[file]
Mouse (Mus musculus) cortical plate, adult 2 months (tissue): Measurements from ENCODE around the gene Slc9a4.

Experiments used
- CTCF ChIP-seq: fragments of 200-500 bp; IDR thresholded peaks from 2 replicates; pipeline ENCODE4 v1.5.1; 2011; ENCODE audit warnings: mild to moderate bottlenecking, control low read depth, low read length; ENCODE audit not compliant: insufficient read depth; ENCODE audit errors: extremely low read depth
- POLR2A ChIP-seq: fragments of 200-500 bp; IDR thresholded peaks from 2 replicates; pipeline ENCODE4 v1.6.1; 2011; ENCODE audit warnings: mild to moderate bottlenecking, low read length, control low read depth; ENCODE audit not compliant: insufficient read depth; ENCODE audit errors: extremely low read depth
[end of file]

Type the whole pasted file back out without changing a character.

Mouse (Mus musculus) cortical plate, adult 2 months (tissue): Measurements from ENCODE around the gene Slc9a4.

Experiments used
- CTCF ChIP-seq: fragments of 200-500 bp; IDR thresholded peaks from 2 replicates; pipeline ENCODE4 v1.5.1; 2011; ENCODE audit warnings: mild to moderate bottlenecking, control low read depth, low read length; ENCODE audit not compliant: insufficient read depth; ENCODE audit errors: extremely low read depth
- POLR2A ChIP-seq: fragments of 200-500 bp; IDR thresholded peaks from 2 replicates; pipeline ENCODE4 v1.6.1; 2011; ENCODE audit warnings: mild to moderate bottlenecking, low read length, control low read depth; ENCODE audit not compliant: insufficient read depth; ENCODE audit errors: extremely low read depth